• Cathy says:

      I am particularly pleased with the comfrey, as it started with very little root, having been pulled off a clump elsewhere – but seeing how well it has done I could have easily managed with fewer pieces to begin with!

      • Roguegarden says:

        I would love to get my hands on some comfrey after reading about the benefits. Do you make comfrey tea?

        • Cathy says:

          I don’t make tea but I do use it make a liquid fertiliser sometimes. Some garden centres might have it with other wild flowers, but it is readily available on eBay and specialised nurseries, in the UK at least

  5. Pauline says:

    Seeing all the new growth on the clematis shows promise for all the delights to come. Your new border has settled in well and looks as though it has always been there.

    • Cathy says:

      The viticella clematis always amaze me, having been cut right back. One of the resons I like using reclaimed materials in the garden is because they give an instant aged look – the comfrey and primroses have just added to it. There are ferns and a geranium in the border too, not so you would notice though!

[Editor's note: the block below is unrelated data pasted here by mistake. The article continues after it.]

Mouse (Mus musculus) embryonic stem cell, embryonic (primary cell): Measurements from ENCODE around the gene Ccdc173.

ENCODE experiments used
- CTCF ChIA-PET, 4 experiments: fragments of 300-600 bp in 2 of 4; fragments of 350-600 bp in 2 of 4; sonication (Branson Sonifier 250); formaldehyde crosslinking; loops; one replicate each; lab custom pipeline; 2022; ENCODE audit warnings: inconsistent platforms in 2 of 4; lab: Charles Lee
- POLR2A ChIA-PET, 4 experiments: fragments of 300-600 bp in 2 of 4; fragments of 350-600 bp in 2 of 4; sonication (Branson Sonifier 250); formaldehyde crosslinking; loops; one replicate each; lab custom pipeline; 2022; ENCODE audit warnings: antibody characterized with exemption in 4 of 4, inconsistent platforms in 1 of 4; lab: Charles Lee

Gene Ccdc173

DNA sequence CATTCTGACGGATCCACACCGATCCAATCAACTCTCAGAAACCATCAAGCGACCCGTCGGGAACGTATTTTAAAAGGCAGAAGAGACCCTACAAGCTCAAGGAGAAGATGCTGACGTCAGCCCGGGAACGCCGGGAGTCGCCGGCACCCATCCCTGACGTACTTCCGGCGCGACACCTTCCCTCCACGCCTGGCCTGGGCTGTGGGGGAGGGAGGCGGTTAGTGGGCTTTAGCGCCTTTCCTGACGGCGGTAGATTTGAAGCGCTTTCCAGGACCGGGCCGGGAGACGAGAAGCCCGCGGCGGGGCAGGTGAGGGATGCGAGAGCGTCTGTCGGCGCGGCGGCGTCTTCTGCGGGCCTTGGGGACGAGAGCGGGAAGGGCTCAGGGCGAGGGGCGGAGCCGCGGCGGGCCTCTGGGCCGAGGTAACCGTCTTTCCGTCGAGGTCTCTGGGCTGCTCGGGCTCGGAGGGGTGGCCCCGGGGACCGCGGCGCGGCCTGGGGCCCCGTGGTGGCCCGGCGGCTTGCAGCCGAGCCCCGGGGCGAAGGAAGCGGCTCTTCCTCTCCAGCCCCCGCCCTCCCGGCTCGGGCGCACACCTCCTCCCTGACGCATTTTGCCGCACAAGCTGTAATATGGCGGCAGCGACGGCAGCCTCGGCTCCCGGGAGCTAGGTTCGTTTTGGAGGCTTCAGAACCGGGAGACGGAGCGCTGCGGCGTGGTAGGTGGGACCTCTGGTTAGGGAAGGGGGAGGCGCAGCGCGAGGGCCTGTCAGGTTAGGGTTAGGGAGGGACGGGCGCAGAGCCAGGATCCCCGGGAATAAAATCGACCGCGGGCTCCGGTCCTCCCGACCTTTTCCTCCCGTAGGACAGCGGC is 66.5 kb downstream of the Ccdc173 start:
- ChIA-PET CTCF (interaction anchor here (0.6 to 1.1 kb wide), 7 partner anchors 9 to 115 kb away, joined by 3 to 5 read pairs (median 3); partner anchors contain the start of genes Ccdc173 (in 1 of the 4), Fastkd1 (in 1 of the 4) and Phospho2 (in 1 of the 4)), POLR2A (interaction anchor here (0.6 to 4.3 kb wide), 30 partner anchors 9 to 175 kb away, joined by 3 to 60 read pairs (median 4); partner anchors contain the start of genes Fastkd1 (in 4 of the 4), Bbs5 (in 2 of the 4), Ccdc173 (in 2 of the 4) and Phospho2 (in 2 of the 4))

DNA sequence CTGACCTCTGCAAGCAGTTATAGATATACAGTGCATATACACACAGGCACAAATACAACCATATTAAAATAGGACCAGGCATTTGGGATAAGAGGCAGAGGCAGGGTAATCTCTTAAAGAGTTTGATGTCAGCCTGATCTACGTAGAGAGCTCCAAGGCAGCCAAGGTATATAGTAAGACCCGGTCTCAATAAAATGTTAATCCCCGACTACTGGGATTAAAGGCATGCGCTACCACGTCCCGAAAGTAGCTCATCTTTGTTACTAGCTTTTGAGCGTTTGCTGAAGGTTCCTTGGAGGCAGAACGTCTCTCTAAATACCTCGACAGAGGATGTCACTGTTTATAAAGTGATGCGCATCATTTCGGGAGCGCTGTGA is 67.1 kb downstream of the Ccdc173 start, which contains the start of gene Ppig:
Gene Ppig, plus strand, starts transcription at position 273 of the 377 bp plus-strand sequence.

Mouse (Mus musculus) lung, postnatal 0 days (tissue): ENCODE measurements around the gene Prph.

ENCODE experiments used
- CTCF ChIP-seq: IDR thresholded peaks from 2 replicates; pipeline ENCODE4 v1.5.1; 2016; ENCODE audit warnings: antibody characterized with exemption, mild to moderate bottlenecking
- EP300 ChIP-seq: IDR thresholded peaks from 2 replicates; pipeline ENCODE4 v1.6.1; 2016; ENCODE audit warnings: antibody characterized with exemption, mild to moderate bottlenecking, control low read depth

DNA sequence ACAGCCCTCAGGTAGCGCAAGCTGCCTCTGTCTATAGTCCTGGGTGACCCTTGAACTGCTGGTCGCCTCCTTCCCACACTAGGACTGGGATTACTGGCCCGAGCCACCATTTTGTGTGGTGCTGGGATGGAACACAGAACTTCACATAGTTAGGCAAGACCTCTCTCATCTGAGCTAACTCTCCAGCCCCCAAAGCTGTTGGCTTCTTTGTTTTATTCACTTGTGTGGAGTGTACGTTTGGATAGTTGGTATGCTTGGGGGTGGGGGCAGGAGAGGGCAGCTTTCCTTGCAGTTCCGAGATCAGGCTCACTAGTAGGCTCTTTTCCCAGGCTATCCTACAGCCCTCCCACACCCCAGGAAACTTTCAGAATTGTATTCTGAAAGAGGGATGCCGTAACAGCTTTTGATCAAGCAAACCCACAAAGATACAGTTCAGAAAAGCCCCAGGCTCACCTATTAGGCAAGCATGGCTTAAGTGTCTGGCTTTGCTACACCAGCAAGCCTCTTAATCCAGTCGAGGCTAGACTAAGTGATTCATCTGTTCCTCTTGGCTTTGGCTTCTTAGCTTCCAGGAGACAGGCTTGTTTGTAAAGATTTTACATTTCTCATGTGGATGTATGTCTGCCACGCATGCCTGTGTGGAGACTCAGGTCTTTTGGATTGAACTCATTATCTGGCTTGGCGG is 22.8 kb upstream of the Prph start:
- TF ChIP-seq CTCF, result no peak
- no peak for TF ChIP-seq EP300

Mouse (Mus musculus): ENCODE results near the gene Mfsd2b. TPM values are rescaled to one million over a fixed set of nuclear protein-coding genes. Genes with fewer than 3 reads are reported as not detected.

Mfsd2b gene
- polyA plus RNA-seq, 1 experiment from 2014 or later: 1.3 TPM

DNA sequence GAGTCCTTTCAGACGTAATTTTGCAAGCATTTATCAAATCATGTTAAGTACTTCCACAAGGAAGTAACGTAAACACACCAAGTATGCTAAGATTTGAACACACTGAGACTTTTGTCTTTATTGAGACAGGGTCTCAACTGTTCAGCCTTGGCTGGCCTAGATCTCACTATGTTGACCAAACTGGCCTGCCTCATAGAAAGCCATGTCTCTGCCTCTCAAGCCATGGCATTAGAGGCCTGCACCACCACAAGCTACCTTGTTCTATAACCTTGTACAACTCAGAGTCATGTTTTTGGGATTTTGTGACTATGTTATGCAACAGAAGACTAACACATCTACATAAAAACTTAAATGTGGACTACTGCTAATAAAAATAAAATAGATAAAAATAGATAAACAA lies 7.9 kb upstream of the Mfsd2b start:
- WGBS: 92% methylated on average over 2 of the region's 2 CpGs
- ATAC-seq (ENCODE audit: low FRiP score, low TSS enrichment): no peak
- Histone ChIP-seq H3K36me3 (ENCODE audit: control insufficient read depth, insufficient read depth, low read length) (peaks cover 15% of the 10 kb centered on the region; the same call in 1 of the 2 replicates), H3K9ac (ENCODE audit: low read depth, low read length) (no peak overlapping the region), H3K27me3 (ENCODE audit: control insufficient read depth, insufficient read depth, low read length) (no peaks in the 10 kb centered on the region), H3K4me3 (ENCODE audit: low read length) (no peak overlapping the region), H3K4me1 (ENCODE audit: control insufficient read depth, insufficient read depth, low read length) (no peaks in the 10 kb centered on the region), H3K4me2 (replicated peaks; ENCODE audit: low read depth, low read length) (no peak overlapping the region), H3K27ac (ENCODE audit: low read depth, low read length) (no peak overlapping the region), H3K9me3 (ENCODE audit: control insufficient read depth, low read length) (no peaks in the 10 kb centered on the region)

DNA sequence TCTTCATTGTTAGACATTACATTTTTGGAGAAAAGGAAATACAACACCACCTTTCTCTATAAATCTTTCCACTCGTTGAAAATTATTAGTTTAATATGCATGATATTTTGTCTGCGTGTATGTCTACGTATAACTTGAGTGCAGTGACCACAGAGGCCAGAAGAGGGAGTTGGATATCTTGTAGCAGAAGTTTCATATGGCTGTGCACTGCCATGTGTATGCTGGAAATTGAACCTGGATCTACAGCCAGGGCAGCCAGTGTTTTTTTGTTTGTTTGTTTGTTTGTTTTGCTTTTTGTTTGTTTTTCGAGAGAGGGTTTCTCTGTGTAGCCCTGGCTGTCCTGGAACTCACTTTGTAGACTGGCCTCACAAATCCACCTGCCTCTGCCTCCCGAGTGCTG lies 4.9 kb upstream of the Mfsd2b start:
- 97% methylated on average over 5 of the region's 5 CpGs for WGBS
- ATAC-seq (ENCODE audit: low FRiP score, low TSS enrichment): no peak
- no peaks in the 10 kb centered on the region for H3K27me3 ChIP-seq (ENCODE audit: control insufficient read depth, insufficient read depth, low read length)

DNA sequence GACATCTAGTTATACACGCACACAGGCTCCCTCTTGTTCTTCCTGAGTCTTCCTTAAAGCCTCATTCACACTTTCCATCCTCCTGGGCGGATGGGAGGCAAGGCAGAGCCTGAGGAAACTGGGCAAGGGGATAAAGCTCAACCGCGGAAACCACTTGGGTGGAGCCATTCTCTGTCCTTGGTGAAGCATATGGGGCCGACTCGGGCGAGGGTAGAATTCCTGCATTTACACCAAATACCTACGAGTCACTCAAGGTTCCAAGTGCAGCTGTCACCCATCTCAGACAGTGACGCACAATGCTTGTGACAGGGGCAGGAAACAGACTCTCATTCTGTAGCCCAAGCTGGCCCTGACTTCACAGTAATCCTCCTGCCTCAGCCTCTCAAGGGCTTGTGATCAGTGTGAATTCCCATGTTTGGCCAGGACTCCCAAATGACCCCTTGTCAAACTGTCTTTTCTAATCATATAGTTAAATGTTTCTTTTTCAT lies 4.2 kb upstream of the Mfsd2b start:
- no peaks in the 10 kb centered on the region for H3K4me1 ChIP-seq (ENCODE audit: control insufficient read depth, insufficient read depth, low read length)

6. This time of year really does my heart good. Watching life returning to the gardens is like having a transfusion of everything that makes life worth living…

  7. Cathy says:

    That border does indeed look as if it has been there for a while. Yoir description of the greenhouse suddenly brought back a wave of memories of my uncle’s greenhouses on a hot day after they had been watered. (He was a market gardener/farmer). Actually they were mostly polytunnels. The heat, humidity and earthy smell, with the filtered sunlight, made a big impression on me as a child. Our greenhouse plans are still distant as planning permission takes forever here!

    • Cathy says:

      Yes, the smell is something else – so distinctive, I love it! Would you need permission for any size of greenhouse? How frustrating taht you have to wait, although perhaps not if it’s what you have come to expect…